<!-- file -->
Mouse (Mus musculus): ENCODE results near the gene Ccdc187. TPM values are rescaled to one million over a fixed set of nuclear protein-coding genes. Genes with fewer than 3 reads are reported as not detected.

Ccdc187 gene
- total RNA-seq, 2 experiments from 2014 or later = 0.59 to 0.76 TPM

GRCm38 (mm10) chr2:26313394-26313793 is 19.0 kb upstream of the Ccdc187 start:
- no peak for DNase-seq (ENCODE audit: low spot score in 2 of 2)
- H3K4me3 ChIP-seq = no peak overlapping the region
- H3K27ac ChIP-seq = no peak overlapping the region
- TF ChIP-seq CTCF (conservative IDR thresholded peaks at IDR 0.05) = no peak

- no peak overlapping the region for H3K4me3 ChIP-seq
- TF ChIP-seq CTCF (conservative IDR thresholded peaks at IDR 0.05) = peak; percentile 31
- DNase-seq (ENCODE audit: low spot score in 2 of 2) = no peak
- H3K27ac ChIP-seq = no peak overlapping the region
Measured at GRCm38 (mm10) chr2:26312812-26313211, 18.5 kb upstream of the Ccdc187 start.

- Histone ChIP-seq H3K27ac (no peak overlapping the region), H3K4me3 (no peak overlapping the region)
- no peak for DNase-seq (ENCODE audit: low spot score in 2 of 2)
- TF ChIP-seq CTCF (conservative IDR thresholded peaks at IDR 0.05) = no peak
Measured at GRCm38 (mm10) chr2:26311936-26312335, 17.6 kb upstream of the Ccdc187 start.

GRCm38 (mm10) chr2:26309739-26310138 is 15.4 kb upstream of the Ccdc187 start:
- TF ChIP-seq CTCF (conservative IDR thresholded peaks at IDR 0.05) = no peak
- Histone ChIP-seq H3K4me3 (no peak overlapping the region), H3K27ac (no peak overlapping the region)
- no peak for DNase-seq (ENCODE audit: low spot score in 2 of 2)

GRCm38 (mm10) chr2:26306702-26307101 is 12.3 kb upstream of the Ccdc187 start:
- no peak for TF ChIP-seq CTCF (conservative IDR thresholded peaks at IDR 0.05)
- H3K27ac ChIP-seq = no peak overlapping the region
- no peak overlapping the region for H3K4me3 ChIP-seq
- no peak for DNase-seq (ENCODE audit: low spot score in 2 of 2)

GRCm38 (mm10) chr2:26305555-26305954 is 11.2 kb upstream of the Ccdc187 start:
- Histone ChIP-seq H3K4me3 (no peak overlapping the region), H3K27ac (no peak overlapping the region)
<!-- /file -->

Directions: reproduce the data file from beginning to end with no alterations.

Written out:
Mouse (Mus musculus): ENCODE results near the gene Ccdc187. TPM values are rescaled to one million over a fixed set of nuclear protein-coding genes. Genes with fewer than 3 reads are reported as not detected.

Ccdc187 gene
- total RNA-seq, 2 experiments from 2014 or later = 0.59 to 0.76 TPM

GRCm38 (mm10) chr2:26313394-26313793 is 19.0 kb upstream of the Ccdc187 start:
- no peak for DNase-seq (ENCODE audit: low spot score in 2 of 2)
- H3K4me3 ChIP-seq = no peak overlapping the region
- H3K27ac ChIP-seq = no peak overlapping the region
- TF ChIP-seq CTCF (conservative IDR thresholded peaks at IDR 0.05) = no peak

- no peak overlapping the region for H3K4me3 ChIP-seq
- TF ChIP-seq CTCF (conservative IDR thresholded peaks at IDR 0.05) = peak; percentile 31
- DNase-seq (ENCODE audit: low spot score in 2 of 2) = no peak
- H3K27ac ChIP-seq = no peak overlapping the region
Measured at GRCm38 (mm10) chr2:26312812-26313211, 18.5 kb upstream of the Ccdc187 start.

- Histone ChIP-seq H3K27ac (no peak overlapping the region), H3K4me3 (no peak overlapping the region)
- no peak for DNase-seq (ENCODE audit: low spot score in 2 of 2)
- TF ChIP-seq CTCF (conservative IDR thresholded peaks at IDR 0.05) = no peak
Measured at GRCm38 (mm10) chr2:26311936-26312335, 17.6 kb upstream of the Ccdc187 start.

GRCm38 (mm10) chr2:26309739-26310138 is 15.4 kb upstream of the Ccdc187 start:
- TF ChIP-seq CTCF (conservative IDR thresholded peaks at IDR 0.05) = no peak
- Histone ChIP-seq H3K4me3 (no peak overlapping the region), H3K27ac (no peak overlapping the region)
- no peak for DNase-seq (ENCODE audit: low spot score in 2 of 2)

GRCm38 (mm10) chr2:26306702-26307101 is 12.3 kb upstream of the Ccdc187 start:
- no peak for TF ChIP-seq CTCF (conservative IDR thresholded peaks at IDR 0.05)
- H3K27ac ChIP-seq = no peak overlapping the region
- no peak overlapping the region for H3K4me3 ChIP-seq
- no peak for DNase-seq (ENCODE audit: low spot score in 2 of 2)

GRCm38 (mm10) chr2:26305555-26305954 is 11.2 kb upstream of the Ccdc187 start:
- Histone ChIP-seq H3K4me3 (no peak overlapping the region), H3K27ac (no peak overlapping the region)